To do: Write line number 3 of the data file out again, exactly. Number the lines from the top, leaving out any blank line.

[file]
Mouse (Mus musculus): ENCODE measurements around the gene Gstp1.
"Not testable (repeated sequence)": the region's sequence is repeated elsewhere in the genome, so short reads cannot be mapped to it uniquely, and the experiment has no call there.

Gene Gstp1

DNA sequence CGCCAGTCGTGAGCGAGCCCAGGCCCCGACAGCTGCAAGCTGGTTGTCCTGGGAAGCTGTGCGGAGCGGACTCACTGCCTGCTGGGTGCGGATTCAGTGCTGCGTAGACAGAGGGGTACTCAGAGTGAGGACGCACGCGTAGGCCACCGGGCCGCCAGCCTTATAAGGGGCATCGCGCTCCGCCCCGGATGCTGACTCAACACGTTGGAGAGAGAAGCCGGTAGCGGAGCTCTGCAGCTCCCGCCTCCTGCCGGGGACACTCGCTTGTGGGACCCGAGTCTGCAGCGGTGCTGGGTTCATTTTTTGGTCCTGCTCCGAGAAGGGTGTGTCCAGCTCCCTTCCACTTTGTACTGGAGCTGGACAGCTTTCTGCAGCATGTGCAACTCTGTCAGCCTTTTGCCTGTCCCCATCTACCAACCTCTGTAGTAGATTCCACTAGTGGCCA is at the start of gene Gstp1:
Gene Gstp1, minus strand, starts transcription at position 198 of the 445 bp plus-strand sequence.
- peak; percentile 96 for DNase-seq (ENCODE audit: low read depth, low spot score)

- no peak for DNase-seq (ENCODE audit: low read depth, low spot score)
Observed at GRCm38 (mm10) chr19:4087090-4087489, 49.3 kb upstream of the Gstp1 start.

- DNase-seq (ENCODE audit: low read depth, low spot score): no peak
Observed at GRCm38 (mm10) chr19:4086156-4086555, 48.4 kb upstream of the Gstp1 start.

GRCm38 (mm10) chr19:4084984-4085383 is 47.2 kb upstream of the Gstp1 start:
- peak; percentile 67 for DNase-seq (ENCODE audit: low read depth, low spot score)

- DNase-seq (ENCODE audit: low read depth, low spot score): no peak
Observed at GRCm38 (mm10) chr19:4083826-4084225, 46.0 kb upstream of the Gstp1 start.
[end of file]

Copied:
Gene Gstp1